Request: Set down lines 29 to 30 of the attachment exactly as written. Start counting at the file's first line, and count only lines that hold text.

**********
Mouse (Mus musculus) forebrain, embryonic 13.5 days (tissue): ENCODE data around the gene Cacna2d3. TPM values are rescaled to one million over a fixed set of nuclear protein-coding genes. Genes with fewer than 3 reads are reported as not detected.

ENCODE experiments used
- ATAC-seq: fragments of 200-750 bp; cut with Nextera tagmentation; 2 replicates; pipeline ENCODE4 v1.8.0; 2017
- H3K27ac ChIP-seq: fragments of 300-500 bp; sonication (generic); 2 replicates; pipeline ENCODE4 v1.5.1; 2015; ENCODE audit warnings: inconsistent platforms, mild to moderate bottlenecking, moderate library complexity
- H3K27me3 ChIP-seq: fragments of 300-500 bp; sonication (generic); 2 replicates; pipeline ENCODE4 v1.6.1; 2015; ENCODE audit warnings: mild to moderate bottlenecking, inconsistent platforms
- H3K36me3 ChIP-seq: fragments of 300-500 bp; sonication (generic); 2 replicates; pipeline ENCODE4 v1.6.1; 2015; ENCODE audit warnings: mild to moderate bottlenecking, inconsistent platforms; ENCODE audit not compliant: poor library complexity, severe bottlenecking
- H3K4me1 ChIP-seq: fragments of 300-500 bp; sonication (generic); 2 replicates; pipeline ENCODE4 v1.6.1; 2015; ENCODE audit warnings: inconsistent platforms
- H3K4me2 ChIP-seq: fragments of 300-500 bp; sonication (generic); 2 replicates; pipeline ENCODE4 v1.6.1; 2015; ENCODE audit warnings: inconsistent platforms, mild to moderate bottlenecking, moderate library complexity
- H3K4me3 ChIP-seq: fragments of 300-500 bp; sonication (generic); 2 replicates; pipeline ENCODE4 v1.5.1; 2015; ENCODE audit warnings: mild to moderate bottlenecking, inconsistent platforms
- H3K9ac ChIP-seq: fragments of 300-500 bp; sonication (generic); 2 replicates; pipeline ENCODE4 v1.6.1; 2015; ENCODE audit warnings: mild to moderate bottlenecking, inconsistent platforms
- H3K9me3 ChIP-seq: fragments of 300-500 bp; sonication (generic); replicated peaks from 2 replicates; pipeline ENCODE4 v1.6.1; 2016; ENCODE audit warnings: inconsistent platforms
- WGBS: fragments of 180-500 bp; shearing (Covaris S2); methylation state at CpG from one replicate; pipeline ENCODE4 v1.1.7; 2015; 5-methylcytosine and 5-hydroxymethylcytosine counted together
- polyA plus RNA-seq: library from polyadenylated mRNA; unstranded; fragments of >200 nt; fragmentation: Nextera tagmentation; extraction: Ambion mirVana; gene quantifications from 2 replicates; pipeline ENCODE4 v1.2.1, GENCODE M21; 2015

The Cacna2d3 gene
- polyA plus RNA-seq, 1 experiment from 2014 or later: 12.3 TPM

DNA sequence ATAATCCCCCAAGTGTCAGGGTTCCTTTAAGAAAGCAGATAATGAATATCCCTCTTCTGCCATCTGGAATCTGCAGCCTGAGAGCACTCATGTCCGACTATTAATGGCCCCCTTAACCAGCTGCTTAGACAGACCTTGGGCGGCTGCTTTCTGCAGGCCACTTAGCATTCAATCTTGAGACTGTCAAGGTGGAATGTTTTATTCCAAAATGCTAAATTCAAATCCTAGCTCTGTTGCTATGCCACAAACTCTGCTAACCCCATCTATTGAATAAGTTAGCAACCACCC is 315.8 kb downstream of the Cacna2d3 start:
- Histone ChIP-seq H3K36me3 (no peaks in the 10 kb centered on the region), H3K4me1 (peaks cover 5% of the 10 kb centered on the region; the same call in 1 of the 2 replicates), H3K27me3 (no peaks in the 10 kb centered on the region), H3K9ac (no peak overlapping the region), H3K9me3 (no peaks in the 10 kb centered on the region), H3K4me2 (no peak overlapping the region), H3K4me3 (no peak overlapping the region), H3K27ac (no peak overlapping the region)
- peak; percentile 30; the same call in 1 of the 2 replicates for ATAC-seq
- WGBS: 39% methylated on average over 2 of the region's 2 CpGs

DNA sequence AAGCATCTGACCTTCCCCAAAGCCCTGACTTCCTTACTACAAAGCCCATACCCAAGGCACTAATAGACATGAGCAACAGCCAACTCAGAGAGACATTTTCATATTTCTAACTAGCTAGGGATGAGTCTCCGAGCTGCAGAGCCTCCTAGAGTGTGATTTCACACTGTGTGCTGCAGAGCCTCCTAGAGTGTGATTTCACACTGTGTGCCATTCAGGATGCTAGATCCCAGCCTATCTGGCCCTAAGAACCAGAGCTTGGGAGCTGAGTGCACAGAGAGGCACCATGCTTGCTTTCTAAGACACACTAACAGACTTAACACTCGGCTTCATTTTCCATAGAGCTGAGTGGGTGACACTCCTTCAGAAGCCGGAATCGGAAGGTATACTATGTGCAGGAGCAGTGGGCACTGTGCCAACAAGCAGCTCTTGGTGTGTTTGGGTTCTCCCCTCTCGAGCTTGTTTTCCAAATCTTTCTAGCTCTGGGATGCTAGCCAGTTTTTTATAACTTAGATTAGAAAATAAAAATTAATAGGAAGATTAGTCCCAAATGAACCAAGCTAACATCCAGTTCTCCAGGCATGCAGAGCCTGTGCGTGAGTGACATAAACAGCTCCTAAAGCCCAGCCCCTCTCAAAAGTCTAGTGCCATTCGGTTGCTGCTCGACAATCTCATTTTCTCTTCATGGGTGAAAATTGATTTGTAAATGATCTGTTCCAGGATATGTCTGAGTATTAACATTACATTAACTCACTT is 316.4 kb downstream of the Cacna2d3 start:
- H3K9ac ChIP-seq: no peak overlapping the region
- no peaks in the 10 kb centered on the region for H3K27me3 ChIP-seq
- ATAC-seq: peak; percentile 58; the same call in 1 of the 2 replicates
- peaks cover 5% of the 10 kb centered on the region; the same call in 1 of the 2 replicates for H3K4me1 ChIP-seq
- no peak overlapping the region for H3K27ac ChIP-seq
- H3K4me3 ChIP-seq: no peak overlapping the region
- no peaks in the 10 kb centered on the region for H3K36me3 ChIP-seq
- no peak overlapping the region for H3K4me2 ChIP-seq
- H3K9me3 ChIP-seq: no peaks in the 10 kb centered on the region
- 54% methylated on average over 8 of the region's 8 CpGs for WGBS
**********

- H3K9me3 ChIP-seq: no peaks in the 10 kb centered on the region
- 54% methylated on average over 8 of the region's 8 CpGs for WGBS